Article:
Interestingly, the study also found that participants didn’t eat less calories when they consumed more vegetables, so their intake was higher overall.  That’s one reason it’s important to be aware of portion sizes.  Fill the plate with more veggies, but scale back portions of the other foods to compensate. 
I’ve always liked multiple foods on my plate.  I’d much rather have small portions of a number of things, rather than larger portions of just a few foods (which is probably why I cook the way I do.)  So if this strategy gets me and my kids to eat more vegetables, it’s a bonus!  Maybe it’s an idea that could work for you and your family too.
Would this be a good way to get your family to eat more vegetables?  Why or why not?  What other strategies have you used to increase veggie intake in your household?

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ATEAMSIS08 1/27/2018
Loving this article! My son is away in college and is almost 19. Pretty sure that when he is away at school he is not eating veggies. Report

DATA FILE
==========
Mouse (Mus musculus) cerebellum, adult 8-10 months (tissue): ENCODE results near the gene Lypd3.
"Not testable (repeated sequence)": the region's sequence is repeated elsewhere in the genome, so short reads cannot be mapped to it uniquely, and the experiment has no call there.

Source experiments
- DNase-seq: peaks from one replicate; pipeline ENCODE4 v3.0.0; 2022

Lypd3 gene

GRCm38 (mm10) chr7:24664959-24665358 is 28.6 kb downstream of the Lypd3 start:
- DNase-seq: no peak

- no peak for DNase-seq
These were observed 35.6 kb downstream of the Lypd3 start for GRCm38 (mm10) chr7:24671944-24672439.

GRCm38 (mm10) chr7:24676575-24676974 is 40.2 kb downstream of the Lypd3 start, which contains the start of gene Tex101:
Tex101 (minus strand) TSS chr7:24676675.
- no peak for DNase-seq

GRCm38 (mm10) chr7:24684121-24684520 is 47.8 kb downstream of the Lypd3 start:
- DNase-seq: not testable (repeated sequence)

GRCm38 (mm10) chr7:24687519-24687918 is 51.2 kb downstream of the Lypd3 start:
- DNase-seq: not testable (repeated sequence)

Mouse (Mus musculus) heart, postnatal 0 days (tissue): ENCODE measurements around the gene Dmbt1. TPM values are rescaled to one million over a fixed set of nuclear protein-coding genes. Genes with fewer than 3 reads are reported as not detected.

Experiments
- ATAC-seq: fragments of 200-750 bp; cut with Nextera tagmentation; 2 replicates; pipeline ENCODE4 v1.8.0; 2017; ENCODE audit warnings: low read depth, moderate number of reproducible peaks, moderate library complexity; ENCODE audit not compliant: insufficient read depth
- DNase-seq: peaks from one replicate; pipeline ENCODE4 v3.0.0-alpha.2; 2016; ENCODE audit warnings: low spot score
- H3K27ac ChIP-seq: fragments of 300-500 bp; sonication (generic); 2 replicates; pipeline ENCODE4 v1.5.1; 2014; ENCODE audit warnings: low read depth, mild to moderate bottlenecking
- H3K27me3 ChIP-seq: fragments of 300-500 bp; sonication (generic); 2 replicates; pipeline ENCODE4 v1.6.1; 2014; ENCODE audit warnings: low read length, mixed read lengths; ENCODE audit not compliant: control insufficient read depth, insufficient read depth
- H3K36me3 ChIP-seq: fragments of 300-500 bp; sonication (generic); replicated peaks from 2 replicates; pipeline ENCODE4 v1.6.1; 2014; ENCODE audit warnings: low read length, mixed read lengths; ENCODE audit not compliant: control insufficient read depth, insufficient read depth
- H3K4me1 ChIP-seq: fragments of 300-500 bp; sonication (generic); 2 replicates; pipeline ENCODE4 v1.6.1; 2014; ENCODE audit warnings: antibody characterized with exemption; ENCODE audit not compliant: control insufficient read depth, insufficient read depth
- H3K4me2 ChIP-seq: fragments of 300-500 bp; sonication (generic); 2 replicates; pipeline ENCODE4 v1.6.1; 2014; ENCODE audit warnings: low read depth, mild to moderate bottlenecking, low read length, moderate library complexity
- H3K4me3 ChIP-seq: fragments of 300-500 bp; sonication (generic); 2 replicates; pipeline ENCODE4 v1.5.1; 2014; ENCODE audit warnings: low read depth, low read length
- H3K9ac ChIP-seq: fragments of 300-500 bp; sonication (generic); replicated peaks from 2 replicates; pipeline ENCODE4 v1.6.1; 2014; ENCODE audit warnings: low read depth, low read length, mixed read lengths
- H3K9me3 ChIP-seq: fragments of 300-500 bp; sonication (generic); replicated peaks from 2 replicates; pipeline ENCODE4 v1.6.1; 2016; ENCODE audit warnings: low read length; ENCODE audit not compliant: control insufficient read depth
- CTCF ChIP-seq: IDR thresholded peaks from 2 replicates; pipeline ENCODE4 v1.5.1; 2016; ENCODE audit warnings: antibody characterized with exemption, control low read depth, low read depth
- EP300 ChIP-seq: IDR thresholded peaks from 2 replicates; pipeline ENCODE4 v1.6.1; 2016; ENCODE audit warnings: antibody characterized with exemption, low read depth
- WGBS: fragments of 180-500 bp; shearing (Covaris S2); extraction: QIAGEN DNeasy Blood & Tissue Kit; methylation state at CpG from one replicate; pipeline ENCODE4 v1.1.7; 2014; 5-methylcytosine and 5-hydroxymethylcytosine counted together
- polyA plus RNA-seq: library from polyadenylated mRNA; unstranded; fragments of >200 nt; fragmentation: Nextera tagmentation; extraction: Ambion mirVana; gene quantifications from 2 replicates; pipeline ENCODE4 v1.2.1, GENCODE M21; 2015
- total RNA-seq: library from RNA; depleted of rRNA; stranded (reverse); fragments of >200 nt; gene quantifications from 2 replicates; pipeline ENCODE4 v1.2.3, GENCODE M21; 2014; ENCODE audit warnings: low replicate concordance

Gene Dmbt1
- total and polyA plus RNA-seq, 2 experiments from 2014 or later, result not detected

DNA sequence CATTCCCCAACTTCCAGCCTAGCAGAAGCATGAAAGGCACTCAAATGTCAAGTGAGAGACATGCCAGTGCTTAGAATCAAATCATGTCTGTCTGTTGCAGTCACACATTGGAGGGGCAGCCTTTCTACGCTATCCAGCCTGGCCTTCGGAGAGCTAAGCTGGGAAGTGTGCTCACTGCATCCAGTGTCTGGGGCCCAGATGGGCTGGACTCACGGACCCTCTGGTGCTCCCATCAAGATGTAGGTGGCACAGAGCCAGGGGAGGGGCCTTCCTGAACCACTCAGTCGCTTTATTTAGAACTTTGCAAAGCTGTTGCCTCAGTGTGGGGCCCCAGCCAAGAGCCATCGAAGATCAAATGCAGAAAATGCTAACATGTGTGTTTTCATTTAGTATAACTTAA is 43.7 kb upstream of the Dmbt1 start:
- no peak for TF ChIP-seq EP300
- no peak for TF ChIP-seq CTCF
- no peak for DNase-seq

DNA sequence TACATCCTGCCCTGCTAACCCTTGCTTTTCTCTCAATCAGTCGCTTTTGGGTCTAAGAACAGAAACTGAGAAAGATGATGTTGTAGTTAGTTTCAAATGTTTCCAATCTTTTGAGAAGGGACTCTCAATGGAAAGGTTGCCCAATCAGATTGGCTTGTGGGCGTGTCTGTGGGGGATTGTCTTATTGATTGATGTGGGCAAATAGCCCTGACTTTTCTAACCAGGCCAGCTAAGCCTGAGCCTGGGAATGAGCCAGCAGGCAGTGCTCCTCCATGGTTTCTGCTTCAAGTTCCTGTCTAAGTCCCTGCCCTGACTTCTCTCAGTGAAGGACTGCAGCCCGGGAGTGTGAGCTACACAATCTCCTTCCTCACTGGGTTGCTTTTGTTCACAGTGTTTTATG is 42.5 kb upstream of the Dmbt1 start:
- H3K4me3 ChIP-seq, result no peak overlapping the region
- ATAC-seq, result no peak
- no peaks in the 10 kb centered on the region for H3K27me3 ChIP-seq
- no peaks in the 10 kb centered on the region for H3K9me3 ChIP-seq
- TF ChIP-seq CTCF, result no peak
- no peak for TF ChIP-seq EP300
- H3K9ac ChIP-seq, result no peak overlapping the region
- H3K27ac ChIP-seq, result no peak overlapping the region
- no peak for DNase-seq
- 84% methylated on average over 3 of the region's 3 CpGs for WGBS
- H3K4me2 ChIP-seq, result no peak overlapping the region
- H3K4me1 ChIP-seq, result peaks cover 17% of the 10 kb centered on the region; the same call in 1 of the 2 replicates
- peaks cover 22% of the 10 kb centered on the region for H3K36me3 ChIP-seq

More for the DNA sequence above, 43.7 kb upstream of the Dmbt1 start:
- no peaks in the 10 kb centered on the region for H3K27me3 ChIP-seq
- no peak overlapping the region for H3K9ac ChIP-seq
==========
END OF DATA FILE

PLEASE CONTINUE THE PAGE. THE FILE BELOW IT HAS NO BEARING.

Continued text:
VIDYA225 1/23/2018
I will now recommend this to my kids so that they will enjoy a healthy meal. Report
Just like all values you pass on to the next generations, it has to be a part of daily life, not an exception to daily eating. Report
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Mindblowing ways to make our child eat all the veggies :)
I also prepare stuffed wheat bread with lots vegetables and this one goes very well with curd/ salsa.
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I've found over the years of 7 children and 5 grandchild, numerous nieces, nephews and friends children that whatever I'm eating is what they want to want to try. Morale of the story "Food always looks better on someone on someone else's plate". Report